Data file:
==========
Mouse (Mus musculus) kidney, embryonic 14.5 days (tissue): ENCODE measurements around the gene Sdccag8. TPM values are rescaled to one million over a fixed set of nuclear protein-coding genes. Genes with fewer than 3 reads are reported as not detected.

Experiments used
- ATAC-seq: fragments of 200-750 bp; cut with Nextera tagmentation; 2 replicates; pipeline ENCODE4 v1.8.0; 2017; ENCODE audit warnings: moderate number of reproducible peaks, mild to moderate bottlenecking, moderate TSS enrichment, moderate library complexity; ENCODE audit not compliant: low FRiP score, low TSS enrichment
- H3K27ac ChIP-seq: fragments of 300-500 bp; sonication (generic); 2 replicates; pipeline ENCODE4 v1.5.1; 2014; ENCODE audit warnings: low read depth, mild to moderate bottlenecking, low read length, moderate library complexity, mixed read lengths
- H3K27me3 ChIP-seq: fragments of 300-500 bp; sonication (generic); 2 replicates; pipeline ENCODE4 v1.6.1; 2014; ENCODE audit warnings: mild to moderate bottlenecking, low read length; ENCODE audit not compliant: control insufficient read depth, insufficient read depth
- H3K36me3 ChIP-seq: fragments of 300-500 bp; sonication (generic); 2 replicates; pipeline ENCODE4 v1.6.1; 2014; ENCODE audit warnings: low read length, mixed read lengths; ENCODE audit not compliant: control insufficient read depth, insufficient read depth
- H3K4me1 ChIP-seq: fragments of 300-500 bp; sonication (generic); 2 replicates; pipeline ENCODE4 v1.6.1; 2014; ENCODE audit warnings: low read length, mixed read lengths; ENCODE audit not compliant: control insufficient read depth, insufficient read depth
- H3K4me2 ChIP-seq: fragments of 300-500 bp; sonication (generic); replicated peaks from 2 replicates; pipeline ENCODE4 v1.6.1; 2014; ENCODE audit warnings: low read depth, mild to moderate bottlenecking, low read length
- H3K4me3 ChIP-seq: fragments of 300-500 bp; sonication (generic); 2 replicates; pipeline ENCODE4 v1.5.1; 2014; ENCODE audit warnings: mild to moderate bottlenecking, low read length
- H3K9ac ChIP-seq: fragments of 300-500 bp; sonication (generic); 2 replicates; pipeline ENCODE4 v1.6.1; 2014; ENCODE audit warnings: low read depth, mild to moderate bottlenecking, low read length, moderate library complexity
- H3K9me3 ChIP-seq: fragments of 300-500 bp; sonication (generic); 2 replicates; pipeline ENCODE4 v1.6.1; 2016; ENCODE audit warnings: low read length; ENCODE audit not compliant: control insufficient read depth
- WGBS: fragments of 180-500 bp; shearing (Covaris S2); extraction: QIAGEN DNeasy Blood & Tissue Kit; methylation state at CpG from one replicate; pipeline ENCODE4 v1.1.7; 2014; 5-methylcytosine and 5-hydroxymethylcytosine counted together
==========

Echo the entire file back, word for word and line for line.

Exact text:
Mouse (Mus musculus) kidney, embryonic 14.5 days (tissue): ENCODE measurements around the gene Sdccag8. TPM values are rescaled to one million over a fixed set of nuclear protein-coding genes. Genes with fewer than 3 reads are reported as not detected.

Experiments used
- ATAC-seq: fragments of 200-750 bp; cut with Nextera tagmentation; 2 replicates; pipeline ENCODE4 v1.8.0; 2017; ENCODE audit warnings: moderate number of reproducible peaks, mild to moderate bottlenecking, moderate TSS enrichment, moderate library complexity; ENCODE audit not compliant: low FRiP score, low TSS enrichment
- H3K27ac ChIP-seq: fragments of 300-500 bp; sonication (generic); 2 replicates; pipeline ENCODE4 v1.5.1; 2014; ENCODE audit warnings: low read depth, mild to moderate bottlenecking, low read length, moderate library complexity, mixed read lengths
- H3K27me3 ChIP-seq: fragments of 300-500 bp; sonication (generic); 2 replicates; pipeline ENCODE4 v1.6.1; 2014; ENCODE audit warnings: mild to moderate bottlenecking, low read length; ENCODE audit not compliant: control insufficient read depth, insufficient read depth
- H3K36me3 ChIP-seq: fragments of 300-500 bp; sonication (generic); 2 replicates; pipeline ENCODE4 v1.6.1; 2014; ENCODE audit warnings: low read length, mixed read lengths; ENCODE audit not compliant: control insufficient read depth, insufficient read depth
- H3K4me1 ChIP-seq: fragments of 300-500 bp; sonication (generic); 2 replicates; pipeline ENCODE4 v1.6.1; 2014; ENCODE audit warnings: low read length, mixed read lengths; ENCODE audit not compliant: control insufficient read depth, insufficient read depth
- H3K4me2 ChIP-seq: fragments of 300-500 bp; sonication (generic); replicated peaks from 2 replicates; pipeline ENCODE4 v1.6.1; 2014; ENCODE audit warnings: low read depth, mild to moderate bottlenecking, low read length
- H3K4me3 ChIP-seq: fragments of 300-500 bp; sonication (generic); 2 replicates; pipeline ENCODE4 v1.5.1; 2014; ENCODE audit warnings: mild to moderate bottlenecking, low read length
- H3K9ac ChIP-seq: fragments of 300-500 bp; sonication (generic); 2 replicates; pipeline ENCODE4 v1.6.1; 2014; ENCODE audit warnings: low read depth, mild to moderate bottlenecking, low read length, moderate library complexity
- H3K9me3 ChIP-seq: fragments of 300-500 bp; sonication (generic); 2 replicates; pipeline ENCODE4 v1.6.1; 2016; ENCODE audit warnings: low read length; ENCODE audit not compliant: control insufficient read depth
- WGBS: fragments of 180-500 bp; shearing (Covaris S2); extraction: QIAGEN DNeasy Blood & Tissue Kit; methylation state at CpG from one replicate; pipeline ENCODE4 v1.1.7; 2014; 5-methylcytosine and 5-hydroxymethylcytosine counted together